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Medical marijuana testing license awarded in Springfield

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Last edited 1:58 p.m., Dec. 19, 2019

A group of medical marijuana entrepreneurs got the nod from the state today to move forward on plans to open a testing facility in Springfield.

Botannis Labs Mo. Corp. – owned by entrepreneurs from St. Louis and New York – was awarded the license by the Missouri Department of Health and Senior Services, said group spokesman and lobbyist Jeffrey Altmann. It was one of the 17 applicants in the state to seek a testing facility license, but the only group to apply in the Queen City. The state is expected to award 10 licenses statewide.

“We’re really happy to be the first license awarded for anything marijuana-related in the state. We look forward to being able to keep this industry safe and successful for everyone involved,” Altmann said.

Testing facilities will verify levels of THC in the marijuana products and screen them for any foreign matter or dangerous bacteria, according to a DHSS news release.

Because marijuana products must be tested before getting to the consumer, Botannis Labs will work closely with cultivators and infused-product manufacturers in the region. In the Springfield area, 11 cultivation and 15 infused-product manufacturing applications were submitted, including one of each from Grant Wistrom’s Revival 98 LLC and Desmond Morris’ The Wholesome Bud Co. and Wholesome Extracts LLC.

Botannis Labs officials have plans to set up shop in a 5,000-square-foot space at 215 N. Grant Ave. for an undisclosed amount, according to past Springfield Business Journal reporting.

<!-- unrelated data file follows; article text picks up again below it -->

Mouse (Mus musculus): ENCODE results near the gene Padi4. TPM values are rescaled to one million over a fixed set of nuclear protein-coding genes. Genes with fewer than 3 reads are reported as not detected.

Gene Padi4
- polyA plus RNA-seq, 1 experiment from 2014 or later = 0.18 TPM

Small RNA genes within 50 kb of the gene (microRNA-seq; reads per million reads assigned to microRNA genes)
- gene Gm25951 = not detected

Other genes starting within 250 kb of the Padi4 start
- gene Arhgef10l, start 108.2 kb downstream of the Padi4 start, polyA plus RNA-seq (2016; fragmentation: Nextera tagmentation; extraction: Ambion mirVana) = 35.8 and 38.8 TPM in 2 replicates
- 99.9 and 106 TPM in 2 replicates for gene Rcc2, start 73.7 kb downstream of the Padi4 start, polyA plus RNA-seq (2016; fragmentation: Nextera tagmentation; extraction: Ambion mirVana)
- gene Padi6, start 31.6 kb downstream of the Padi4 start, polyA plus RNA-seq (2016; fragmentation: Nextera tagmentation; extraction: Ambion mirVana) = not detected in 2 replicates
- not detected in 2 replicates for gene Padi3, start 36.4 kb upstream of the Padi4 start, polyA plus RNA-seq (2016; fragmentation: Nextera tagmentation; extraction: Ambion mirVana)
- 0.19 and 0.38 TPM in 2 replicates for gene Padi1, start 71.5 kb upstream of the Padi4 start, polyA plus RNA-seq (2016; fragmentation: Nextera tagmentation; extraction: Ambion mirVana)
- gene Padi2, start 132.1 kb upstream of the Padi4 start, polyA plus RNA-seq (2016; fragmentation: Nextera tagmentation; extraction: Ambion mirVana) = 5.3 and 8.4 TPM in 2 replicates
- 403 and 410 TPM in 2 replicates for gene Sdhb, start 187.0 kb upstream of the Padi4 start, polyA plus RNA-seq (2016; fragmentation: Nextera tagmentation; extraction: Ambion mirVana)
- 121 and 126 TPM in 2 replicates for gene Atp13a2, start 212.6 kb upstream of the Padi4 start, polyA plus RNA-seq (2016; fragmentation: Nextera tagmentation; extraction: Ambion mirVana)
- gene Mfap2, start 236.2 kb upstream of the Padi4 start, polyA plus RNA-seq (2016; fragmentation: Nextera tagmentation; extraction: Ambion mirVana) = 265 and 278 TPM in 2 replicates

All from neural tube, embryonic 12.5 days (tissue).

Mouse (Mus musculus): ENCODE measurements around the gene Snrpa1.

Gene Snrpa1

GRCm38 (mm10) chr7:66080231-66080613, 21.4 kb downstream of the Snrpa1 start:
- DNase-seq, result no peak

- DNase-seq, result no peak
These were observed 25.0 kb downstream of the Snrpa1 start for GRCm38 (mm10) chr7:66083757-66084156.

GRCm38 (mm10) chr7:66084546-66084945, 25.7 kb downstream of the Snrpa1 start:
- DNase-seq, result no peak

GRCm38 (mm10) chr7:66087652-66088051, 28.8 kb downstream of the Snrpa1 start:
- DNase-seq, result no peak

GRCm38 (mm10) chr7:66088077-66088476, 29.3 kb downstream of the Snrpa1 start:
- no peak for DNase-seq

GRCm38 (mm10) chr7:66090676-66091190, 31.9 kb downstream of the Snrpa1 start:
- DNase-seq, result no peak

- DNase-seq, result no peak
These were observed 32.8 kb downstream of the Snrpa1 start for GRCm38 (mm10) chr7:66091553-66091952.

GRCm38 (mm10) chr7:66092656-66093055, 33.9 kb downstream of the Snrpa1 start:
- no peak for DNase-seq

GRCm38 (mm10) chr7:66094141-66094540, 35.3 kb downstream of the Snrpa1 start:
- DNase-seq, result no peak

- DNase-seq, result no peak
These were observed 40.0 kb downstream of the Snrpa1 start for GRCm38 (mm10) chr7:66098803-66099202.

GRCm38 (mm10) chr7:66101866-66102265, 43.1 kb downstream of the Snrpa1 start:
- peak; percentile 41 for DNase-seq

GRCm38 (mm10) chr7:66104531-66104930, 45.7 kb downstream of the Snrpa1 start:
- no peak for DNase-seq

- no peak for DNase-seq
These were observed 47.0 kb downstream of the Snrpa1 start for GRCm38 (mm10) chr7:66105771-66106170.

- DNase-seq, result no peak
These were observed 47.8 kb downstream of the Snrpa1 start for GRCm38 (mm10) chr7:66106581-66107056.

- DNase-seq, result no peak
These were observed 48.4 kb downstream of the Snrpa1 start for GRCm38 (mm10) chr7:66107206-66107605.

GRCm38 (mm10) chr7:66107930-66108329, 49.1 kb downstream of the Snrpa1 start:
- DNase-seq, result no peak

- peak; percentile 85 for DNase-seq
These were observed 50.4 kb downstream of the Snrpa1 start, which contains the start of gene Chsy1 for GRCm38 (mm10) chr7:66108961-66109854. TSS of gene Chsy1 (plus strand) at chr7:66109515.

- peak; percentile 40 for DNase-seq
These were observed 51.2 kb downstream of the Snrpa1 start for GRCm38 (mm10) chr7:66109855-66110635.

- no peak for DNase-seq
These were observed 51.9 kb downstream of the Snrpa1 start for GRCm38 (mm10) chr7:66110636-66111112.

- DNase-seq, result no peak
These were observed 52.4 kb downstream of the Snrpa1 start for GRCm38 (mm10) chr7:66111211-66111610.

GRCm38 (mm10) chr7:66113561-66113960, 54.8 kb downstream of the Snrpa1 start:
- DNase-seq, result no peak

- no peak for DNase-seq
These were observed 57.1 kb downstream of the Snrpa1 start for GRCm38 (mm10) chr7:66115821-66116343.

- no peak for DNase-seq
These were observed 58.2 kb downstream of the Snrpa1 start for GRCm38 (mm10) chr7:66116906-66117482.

Altmann said the group will now begin infill work at the facility, purchasing testing equipment for an undisclosed amount and establishing relationships with possible cultivators and infused-product manufacturers in the area.

One other local group, dubbed ContiCorp LLC, applied for a testing facility license in Stone County, set to open shop in Galena. Chris Conti, owner of the group, said he also received a license.

“We’re the only ones not on I-70 that got a license,” Conti said of his group and Botannis Labs. “Having local testing labs will definitely help lower prices for local producers.”

ContiCorp will work out of 6,000-square-foot space in Galena, Conti said. He said he anticipates build-out and equipment purchases to cost at least $1 million.

The state health department will continue dishing out nearly 350 licenses for medical marijuana facility bids through Jan. 31. The next announcement is Dec. 23 for transportation facility certifications.

State officials did not confirm the licenses for Botannis Labs and ContiCorp by deadline.


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